• (Only if the Heroes ask) There are old folktales of a monster that looks like a human woman during the day but which separate their head and organs from their bodies at night, flying through the night with trailing viscera as they look for sin and blood to drink. They twinkle like fireflies while on the hunt. Called penanggalans, they can only shrink their swollen organs enough to fit back into their body by soaking them in vinegar. (Forgotten Lore or Know Monstrosities)
  • (Only if the Heroes ask) The only way to kill a penanggalan permanently is to destroy their empty torso while the head is away. (Know Monstrosities)

Scene 4: Montage

Lead-in: Scene 3 or Scene 5

Lead-out: Scene 3 or Scene 5

Between the two murder sites, run a single travel montage (p. 260) of moving across Harbor Approach: have one player say something that goes wrong, have a second player make it worse, then ask a third player to resolve it. Before or after this, casually mention a food cart selling deliciously fresh fried fish on a stick, along with the vinegary scent of the best pickles in town (Marano’s pickles). Make the food vendor as entertaining as you like if anyone stops to grab lunch. The mention of the pickles shouldn’t be obvious but becomes important as foreshadowing after investigating Scene 5.

Scene 5: Poisonous Fire

Lead-in: Scene 2 or Scene 4

Lead-out: Scene 4 or Scene 6

This murder took place last night on the upstairs offices of a grain warehouse, where at first glance it appears a young man working at night was somehow set on fire amidst a variety of discarded alchemical vials.

In truth, this office is rented by a middle-aged criminal named Belto (no known family name) who works for a thieves guild connected to poisoners and assassins. Belto contracts with corrupt alchemists across Eversink to make illegal and deadly alchemical poisons. He uses this space to repackage and label the poisons, and then sells them himself in Sag Harbor’s secret Night Markets. He does so with the knowledge and consent of Commander Teldi, who is paid handsomely for not interfering.

Belto was murdered in the wee hours of this morning when Sialia, in her form as a penanggalan, squeezed up through the floorboards. She dodged the vial Belto threw at her in panic, entangled him in her intestines, and drained his blood. Then she used her prehensile intestines to empty nine vials of alchemical poison into his throat; after she left, the chemicals reacted badly with each other, setting the corpse on fire and largely incinerating his upper torso.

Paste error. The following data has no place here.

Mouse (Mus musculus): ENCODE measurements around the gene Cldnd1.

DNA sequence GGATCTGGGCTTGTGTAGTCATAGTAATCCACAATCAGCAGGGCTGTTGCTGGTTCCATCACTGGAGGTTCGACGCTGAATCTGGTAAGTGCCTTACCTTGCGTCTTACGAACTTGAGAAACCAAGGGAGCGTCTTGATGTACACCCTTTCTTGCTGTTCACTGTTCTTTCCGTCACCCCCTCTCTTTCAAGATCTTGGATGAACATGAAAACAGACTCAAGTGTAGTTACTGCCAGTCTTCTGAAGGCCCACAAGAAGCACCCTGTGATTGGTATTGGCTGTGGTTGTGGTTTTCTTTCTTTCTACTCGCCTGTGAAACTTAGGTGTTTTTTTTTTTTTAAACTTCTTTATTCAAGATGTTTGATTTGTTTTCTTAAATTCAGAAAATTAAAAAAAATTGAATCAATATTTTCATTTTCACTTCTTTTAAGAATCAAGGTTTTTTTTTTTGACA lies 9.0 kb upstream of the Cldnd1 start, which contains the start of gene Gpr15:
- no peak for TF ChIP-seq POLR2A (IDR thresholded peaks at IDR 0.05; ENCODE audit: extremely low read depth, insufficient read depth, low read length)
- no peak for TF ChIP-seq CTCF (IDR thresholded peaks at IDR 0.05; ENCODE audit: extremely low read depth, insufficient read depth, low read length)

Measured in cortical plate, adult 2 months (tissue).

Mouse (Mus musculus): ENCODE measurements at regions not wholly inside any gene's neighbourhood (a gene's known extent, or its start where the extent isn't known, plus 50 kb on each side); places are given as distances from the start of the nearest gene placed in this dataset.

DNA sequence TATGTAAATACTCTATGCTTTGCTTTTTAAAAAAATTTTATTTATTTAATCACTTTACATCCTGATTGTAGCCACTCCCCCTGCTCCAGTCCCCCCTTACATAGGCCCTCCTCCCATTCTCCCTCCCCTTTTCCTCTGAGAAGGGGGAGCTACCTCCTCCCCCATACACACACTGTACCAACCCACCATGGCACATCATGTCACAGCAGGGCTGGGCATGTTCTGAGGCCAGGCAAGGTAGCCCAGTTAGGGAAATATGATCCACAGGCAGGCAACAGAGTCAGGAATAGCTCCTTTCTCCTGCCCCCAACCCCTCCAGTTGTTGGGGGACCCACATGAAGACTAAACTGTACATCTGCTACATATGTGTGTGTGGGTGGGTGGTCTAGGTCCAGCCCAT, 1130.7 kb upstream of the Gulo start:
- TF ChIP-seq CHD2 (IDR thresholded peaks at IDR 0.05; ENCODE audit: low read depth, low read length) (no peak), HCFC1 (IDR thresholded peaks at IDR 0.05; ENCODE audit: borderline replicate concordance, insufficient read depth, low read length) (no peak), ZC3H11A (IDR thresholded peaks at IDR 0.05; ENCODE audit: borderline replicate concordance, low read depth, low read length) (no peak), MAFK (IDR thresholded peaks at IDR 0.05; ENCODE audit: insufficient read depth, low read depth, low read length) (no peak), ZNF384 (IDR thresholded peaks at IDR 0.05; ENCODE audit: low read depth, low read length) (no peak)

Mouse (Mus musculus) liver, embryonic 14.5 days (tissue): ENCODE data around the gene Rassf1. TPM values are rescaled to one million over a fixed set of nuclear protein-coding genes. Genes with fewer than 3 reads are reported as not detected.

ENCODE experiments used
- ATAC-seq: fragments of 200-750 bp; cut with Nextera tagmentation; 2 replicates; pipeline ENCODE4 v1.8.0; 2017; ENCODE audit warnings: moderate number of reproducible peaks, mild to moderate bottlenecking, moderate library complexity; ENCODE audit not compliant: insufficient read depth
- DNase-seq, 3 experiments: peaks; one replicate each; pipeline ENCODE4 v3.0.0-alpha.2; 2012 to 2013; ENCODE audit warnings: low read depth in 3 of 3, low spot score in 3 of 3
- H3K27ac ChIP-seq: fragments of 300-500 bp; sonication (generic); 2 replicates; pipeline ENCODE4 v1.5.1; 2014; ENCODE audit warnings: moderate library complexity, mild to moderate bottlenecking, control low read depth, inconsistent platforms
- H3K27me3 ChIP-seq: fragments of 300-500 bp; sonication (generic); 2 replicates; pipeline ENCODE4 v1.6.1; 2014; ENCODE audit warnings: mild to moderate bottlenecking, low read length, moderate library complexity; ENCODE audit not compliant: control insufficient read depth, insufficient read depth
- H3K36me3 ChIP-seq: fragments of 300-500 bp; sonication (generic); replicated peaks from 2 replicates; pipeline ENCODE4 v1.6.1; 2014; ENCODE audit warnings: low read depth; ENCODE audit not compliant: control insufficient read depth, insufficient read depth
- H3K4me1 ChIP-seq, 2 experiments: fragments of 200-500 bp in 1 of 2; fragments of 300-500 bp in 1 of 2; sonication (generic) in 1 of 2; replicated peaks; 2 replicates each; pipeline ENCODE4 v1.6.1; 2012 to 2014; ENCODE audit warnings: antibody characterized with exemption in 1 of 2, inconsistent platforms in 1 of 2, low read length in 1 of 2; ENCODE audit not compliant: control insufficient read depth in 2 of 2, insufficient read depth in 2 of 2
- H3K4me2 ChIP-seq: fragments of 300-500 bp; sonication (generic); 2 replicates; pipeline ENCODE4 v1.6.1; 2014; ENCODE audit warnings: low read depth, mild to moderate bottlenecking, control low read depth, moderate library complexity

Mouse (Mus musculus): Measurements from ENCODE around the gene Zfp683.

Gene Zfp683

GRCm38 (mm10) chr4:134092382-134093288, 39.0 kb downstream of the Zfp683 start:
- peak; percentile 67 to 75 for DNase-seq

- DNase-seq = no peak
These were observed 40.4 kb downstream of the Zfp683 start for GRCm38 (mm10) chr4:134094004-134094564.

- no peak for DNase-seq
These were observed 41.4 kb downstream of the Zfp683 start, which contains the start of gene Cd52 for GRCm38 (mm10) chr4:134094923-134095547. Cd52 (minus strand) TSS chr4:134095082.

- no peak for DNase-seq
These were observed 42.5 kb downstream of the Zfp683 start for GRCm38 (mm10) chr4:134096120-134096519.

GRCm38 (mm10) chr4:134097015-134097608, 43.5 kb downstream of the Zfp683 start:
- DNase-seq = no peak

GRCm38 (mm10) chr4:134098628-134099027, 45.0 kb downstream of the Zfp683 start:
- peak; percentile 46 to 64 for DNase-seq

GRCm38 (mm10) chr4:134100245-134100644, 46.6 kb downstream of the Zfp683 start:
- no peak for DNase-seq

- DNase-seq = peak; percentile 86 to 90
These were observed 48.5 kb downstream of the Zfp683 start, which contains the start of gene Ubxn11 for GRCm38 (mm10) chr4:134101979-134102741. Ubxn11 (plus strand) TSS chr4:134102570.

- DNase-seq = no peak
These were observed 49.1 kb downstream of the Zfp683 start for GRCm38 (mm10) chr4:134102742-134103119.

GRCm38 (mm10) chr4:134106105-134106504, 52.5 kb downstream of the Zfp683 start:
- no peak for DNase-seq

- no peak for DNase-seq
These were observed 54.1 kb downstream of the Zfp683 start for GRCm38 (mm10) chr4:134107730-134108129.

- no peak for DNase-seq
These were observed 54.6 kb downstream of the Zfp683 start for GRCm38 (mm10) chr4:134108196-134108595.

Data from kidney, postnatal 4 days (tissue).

Clues

  • There is the faint tang of vinegar in the air, oddly out of place. It’s not pure vinegar; there are aromatic salts and herbs mixed into the scent as well. (core – Vigilance)
  • The corpse is burned terribly from an acidic internal fire that started in the throat and stomach, but he was dead and completely drained of blood by the time the fire started. The blood was drained from numerous puncture wounds; no blood spatters the floor or walls. (Leechcraft)
  • The internal fire was started by mixing many alchemical poisons, at least nine, all poured down his throat after he was dead. Sticky dried fluid coats the outside of the discarded vials; it smells like blood mixed with vinegar. (Leechcraft)
  • These empty alchemical vials are labeled with the names of deadly potions, all in the victim’s handwriting, as if being readied to be put out for sale (Leechcraft, Skullduggery, or Ally: Thieves’ Guild)
  • Tracks on the floor (and on the ceiling of the floor below) seem to indicate that something squeezed through a crack in the floorboards somehow and then moved across the room, leaving a sticky trail behind. The trail looks almost like intestines and organs instead of feet. (Felonious Intent or Tactics of Death)
  • (If asked) The warehouse foreman can confirm that deliveries arrive and depart for Belto almost daily. While the foreman never sees Watch officers nearby, once a month a woman matching Zorra’s description arrives to pick up a satchel. (any social abilities)
  • Hidden in the room is an incomprehensively coded scroll written over many months, legible to someone with ranks of Skullduggery. Translated it tells of money coming in from sales of poisons, and money going out to alchemists, politicians, and Watch officers. No names are given other than Belto’s, although payments to Zarra (and thus Teldi) can be identified by the day she’d arrive to pick up payments. (Skullduggery)